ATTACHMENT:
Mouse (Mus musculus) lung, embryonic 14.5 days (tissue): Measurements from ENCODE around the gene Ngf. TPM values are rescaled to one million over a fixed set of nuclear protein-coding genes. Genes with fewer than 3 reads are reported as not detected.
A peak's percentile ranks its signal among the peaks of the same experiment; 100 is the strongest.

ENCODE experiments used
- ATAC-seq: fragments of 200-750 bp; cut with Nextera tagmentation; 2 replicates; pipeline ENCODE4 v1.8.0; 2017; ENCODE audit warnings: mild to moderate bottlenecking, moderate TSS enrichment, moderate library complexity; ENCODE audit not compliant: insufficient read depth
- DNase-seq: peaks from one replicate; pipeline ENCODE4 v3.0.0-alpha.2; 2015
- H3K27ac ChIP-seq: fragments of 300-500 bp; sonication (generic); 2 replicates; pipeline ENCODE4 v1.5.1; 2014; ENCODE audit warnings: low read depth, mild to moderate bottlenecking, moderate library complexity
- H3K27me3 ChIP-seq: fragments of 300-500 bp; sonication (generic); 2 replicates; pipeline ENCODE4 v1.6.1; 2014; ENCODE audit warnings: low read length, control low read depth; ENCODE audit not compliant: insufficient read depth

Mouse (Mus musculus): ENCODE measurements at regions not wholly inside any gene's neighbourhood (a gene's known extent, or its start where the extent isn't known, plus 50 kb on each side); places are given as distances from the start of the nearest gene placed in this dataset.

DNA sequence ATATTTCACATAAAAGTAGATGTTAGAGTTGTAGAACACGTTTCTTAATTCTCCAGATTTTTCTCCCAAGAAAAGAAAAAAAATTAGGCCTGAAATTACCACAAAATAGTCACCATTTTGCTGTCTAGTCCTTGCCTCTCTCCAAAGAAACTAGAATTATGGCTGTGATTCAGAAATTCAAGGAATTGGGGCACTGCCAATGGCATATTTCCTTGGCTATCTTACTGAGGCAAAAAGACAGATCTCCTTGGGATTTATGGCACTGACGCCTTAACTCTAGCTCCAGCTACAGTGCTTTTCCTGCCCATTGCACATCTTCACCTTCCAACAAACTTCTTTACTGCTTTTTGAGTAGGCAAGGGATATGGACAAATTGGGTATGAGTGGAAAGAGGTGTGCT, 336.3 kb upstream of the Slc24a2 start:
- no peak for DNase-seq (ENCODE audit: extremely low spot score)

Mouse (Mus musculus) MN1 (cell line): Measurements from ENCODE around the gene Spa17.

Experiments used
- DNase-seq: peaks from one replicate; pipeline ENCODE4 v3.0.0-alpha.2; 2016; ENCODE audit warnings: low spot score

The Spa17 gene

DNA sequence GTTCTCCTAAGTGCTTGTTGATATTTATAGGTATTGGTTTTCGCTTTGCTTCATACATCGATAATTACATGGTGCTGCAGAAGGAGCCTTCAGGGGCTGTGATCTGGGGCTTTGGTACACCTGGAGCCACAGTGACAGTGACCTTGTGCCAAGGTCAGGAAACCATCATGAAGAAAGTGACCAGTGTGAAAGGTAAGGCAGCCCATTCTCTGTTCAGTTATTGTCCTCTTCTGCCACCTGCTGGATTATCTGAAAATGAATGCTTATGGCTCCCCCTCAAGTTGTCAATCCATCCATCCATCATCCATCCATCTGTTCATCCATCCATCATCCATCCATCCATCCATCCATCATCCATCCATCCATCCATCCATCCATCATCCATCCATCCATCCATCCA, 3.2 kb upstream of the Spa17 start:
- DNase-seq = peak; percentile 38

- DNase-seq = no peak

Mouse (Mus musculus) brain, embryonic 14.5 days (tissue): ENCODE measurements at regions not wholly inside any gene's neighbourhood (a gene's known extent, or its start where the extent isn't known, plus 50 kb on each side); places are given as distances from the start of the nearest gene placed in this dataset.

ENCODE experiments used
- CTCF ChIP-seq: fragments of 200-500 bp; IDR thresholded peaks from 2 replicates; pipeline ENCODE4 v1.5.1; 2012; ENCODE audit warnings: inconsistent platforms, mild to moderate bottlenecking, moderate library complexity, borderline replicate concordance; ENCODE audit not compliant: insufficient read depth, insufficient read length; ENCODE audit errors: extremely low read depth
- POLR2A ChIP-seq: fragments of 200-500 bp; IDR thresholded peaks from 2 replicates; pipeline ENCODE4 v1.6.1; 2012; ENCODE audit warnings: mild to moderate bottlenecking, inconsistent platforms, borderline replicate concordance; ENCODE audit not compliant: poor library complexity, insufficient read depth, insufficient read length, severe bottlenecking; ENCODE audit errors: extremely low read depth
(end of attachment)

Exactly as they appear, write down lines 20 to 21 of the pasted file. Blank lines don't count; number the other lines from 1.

- CTCF ChIP-seq: fragments of 200-500 bp; IDR thresholded peaks from 2 replicates; pipeline ENCODE4 v1.5.1; 2012; ENCODE audit warnings: inconsistent platforms, mild to moderate bottlenecking, moderate library complexity, borderline replicate concordance; ENCODE audit not compliant: insufficient read depth, insufficient read length; ENCODE audit errors: extremely low read depth
- POLR2A ChIP-seq: fragments of 200-500 bp; IDR thresholded peaks from 2 replicates; pipeline ENCODE4 v1.6.1; 2012; ENCODE audit warnings: mild to moderate bottlenecking, inconsistent platforms, borderline replicate concordance; ENCODE audit not compliant: poor library complexity, insufficient read depth, insufficient read length, severe bottlenecking; ENCODE audit errors: extremely low read depth